On-the-go resistivity sensors employment to support soil survey for precision viticulture
There is an increasing need in agriculture to adopt site-specific management (precision farming) because of economic and environmental pressures. Geophysical on-the-go sensors, such as the ARP (Automatic Resistivity Profiling) system, can effectively support soil survey by optimizing sampling density according to the spatial variability of apparent electrical resistivity (ER).
The aim of this work was to test the sensitivity of the ARP methodology in supporting soil survey for precision viticulture. In particular, an optimization procedure for coupled geoelectrical and soil surveys is illustrated.
The research was carried out in a vineyard located in Tuscany (central Italy) affected by low yield due to soil salinity; the investigation was simultaneously conducted by soil survey and resistivity measurements. The ARP method consists in the electric current injection into the ground and in the continuous measure of the resulting potential, simultaneously providing three georeferenced values of ER related to 50, 100 and 170 cm depths for each point.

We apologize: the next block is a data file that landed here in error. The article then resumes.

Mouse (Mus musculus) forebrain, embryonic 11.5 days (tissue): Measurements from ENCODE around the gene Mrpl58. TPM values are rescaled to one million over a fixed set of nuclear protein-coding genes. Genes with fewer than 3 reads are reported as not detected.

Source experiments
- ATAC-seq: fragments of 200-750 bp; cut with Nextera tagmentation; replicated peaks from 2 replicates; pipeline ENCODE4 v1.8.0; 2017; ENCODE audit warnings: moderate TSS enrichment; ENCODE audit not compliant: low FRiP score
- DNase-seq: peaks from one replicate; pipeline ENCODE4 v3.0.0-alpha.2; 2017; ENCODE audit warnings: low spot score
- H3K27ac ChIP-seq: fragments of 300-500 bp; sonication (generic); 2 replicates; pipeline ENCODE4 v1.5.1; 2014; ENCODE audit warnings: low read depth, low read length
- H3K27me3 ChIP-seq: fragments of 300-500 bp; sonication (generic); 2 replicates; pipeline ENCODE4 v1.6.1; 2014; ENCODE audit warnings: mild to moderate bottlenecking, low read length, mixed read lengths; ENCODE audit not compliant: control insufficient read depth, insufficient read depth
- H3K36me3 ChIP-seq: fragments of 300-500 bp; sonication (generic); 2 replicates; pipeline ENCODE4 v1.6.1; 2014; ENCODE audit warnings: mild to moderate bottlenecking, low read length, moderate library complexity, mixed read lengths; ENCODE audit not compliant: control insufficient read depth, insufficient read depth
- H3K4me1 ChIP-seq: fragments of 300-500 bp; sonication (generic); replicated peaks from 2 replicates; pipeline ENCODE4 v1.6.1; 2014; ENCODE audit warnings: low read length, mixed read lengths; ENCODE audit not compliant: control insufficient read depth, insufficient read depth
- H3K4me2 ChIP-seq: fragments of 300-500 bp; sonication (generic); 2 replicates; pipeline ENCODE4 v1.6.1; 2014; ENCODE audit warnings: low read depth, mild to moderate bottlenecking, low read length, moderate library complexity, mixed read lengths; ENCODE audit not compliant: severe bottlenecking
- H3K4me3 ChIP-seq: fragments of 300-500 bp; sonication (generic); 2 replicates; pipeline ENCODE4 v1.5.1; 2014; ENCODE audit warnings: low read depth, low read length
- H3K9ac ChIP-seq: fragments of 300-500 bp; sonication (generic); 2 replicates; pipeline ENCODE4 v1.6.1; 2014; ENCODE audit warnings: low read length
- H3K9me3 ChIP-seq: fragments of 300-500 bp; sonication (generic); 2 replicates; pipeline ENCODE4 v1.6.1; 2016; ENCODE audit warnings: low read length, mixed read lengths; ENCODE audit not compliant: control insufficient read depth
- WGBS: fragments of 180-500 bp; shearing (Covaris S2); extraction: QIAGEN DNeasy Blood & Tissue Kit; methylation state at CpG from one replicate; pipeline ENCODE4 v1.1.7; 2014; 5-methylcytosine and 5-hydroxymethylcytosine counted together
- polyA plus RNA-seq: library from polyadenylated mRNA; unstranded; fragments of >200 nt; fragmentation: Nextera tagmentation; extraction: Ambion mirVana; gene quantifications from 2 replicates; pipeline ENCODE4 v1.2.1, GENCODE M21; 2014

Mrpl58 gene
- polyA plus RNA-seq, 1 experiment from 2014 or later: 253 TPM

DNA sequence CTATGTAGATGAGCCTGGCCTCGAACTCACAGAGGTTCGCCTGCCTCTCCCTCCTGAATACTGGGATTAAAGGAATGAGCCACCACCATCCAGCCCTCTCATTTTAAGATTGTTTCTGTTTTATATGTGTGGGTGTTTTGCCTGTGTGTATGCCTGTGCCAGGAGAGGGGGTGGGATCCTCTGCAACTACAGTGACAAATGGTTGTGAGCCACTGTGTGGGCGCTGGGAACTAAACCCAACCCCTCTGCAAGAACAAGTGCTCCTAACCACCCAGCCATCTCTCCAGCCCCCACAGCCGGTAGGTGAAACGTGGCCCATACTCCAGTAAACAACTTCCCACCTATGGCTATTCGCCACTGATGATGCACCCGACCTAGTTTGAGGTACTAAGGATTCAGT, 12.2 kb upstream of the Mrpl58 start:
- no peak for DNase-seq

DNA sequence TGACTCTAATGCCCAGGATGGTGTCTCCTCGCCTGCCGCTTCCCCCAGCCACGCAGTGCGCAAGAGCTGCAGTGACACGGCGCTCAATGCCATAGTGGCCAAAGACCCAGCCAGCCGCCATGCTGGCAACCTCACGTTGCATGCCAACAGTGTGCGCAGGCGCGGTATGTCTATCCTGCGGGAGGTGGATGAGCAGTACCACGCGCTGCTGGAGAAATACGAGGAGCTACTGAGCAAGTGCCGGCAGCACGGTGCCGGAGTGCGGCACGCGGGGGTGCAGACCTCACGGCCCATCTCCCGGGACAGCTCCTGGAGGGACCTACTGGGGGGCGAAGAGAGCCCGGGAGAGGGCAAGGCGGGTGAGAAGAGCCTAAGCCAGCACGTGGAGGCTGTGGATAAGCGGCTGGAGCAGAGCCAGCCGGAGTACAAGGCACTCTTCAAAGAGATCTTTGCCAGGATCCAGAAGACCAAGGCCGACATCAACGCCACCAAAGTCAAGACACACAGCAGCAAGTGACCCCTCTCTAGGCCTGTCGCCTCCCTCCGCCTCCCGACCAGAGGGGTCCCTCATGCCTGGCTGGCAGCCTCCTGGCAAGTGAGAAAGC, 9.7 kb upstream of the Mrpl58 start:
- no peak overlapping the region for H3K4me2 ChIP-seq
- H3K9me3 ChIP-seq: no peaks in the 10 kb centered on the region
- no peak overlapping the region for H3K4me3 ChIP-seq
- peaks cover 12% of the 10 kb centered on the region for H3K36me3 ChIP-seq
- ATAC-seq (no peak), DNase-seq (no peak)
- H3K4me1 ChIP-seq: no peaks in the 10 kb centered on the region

Forty-nine soil samples were taken at 10-30 cm depth and analyzed for moisture, particle size distribution and electrical conductivity. The best correlation (R2 = 0.609; P <0.01) was obtained between clay content and ER referred to the 0-50 cm depth (ER50).
The evaluation of the density reduction effect for both ARP and soil survey was expressed in terms of ER50 and clay predictability. Doubling the ARP swaths width (12 m) the ER50 accuracy was substantially in agreement with that obtained for the highest ARP survey density (22 swaths 6 m spaced); the further width doubling (24 m) provided a moderate accuracy. With regard to clay content prediction k accuracy values ranged between 0.87 and 0.49 for the 22 swaths/25 soil samples and 10 swaths/12 soil samples combination, respectively.
Issue: Terroir 2010
CRA-ABP- Centro per l’Agrobiologia e la Pedologia, Piazza M. D’Azeglio, 30 50121, Firenze, Italy
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ARP, ER, accuracy, precision viticulture, GIS, clay